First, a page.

Employee Empowerment: Concept, Importance, Process, Principles

employee empowerment

Employee empowerment and involvement, two interrelated but different critical elements of TQM, are important building blocks of organizational success in a TQM setting.

This inter-relatedness suggests that emphasis on one and neglect of the other will simply kill the spirit of TQM. Organizations are likely to fail to venture into continuous improvement if, for example, employees are involved but not empowered.

Meaning of Employee Empowerment

Employee empowerment generally refers to giving power or authority to employees to make decisions and implement them with responsibility and accountability.

Simply put, it is sharing power with employees. The expectation is that empowered employees would be committed contributors because of enhanced confidence in their ability to perform their jobs.

As defined by Besterfield and his associates, empowerment is an environment in which people have the ability, confidence, and commitment to take responsibility and ownership to improve the process and initiate the necessary steps to satisfy customer requirements within well-defined boundaries in order to achieve organizational values and goals.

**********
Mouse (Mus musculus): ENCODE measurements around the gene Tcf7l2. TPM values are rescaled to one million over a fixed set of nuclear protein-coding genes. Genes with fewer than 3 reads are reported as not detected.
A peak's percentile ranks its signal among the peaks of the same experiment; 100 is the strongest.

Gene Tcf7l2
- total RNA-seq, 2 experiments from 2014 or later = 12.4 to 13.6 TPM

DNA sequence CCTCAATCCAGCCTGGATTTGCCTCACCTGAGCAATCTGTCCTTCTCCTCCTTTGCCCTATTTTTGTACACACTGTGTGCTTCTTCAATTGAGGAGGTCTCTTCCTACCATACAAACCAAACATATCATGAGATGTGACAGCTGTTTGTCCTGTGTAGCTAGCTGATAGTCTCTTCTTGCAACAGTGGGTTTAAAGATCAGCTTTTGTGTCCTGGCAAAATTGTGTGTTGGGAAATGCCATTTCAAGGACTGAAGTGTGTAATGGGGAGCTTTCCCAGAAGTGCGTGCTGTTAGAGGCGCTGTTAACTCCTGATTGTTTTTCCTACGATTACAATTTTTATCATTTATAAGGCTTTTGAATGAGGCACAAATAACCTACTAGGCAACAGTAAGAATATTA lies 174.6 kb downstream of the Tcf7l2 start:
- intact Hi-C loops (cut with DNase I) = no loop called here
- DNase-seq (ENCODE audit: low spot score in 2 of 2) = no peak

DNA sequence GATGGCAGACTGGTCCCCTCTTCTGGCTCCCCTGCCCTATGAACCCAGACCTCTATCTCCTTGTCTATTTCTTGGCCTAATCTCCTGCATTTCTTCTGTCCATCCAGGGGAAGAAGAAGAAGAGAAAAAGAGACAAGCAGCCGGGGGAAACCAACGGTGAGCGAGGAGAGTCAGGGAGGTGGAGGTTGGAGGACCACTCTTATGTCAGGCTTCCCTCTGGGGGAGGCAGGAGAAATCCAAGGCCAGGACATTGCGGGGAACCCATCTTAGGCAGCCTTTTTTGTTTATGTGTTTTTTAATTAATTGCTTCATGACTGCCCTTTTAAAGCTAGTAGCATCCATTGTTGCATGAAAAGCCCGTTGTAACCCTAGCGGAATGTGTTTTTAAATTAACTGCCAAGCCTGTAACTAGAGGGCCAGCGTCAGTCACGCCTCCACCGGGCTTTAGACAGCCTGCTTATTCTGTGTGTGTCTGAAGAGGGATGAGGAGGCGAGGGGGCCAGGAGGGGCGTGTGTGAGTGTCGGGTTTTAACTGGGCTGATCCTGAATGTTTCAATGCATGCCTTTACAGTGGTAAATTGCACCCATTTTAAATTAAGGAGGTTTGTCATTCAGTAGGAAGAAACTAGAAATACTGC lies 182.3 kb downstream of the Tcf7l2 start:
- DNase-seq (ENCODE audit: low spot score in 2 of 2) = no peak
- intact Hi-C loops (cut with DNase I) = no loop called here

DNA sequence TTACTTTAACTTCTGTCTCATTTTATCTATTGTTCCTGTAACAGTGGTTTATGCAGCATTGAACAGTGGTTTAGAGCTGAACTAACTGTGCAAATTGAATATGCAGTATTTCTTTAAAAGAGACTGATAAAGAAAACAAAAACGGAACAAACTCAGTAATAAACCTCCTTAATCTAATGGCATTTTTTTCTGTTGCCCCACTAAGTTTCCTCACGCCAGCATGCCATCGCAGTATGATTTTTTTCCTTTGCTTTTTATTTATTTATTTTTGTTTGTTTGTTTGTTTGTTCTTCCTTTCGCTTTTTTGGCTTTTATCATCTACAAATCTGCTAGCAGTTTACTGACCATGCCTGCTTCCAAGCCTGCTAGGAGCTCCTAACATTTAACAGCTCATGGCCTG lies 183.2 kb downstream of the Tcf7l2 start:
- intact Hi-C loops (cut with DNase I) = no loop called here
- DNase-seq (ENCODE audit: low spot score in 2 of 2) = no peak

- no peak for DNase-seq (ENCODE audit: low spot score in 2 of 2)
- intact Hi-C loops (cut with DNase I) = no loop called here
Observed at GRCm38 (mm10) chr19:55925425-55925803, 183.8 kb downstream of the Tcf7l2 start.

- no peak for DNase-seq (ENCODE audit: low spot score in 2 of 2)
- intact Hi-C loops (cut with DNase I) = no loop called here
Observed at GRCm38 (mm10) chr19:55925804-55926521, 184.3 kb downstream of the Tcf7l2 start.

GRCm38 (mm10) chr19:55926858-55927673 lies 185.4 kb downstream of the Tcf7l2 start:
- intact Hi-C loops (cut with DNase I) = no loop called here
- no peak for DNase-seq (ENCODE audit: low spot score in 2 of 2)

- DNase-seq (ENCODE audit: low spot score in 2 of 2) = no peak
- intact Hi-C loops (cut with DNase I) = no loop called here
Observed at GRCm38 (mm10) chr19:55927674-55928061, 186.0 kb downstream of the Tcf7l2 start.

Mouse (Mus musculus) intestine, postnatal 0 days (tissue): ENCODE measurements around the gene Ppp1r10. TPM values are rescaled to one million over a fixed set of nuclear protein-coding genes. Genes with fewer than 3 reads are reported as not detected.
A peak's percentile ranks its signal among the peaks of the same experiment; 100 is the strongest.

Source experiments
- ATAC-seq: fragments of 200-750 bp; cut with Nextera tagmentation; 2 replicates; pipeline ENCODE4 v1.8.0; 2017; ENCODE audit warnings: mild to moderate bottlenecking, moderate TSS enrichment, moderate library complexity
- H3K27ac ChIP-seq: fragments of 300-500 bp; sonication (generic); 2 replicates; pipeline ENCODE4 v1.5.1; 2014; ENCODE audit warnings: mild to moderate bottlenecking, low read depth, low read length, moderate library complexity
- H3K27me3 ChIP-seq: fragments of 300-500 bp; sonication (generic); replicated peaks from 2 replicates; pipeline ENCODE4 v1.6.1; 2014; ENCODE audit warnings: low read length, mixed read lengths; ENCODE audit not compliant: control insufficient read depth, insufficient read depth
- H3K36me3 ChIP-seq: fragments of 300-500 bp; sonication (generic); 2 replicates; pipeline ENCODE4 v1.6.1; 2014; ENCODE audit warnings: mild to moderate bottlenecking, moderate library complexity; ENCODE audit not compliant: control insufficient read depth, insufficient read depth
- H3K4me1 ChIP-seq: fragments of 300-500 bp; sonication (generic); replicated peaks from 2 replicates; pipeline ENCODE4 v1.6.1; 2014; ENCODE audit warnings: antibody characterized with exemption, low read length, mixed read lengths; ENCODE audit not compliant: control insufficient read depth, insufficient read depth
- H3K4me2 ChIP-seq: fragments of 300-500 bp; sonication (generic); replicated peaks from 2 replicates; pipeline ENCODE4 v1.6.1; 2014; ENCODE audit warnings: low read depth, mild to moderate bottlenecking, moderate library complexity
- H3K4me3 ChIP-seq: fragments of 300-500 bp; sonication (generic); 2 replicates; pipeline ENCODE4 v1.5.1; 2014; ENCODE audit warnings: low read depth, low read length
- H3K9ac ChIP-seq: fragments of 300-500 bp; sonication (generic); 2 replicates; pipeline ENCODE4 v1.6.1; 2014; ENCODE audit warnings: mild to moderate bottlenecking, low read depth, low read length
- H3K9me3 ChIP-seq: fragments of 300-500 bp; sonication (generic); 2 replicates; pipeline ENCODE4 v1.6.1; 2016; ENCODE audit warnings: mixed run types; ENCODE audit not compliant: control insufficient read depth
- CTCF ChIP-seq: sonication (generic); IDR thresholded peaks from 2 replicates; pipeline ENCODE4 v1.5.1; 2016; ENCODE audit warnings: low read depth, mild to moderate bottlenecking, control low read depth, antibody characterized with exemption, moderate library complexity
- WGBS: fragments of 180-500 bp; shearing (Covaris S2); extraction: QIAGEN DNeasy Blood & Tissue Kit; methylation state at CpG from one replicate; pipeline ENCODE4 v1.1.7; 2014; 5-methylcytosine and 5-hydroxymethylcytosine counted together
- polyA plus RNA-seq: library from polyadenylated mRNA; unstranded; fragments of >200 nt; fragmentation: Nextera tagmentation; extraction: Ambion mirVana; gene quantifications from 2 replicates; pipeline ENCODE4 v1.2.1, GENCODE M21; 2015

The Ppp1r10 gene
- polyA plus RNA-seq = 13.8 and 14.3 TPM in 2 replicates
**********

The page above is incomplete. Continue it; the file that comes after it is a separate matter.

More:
Whenever an employee is empowered, it means that he or she is responsible for accomplishing the assigned task and is also accountable for its accomplishment.

A pioneer in employee empowerment at General Electric, Steve Kerr, once said: “… empowerment is moving decision-making down to the lowest level where a competent decision can be made.” The basic premise of employee empowerment is that ‘if people are given the authority to make decisions, they’ll take pride in their work, be willing to take risks, and work harder to make things happen.’

Empowerment contributes to the implementation of TQM when it provides employees with;

  1. opportunity to define and document their key systems,
  2. opportunity to learn about systems through training and development,
  3. opportunity to improve and innovate the best practice methods that make systems,
  4. latitude to use their own judgment to make decisions within the context of best-known methods and
  5. An environment of trust in which superiors won’t react negatively to the latitude taken by people in decision-making within the context of a best practice method.

In an organization, empowerment will be fostered if management can create an environment where every employee feels that they have real influence over their own areas of activity.

Importance of Employee Empowerment

Human resources are indispensable for the effective and efficient operation of the organization.

Full utilization of human resources is essential for maximum productivity, and this can be made possible through, among other things, pushing down decision-making authority to the operating employee level and ensuring their total involvement.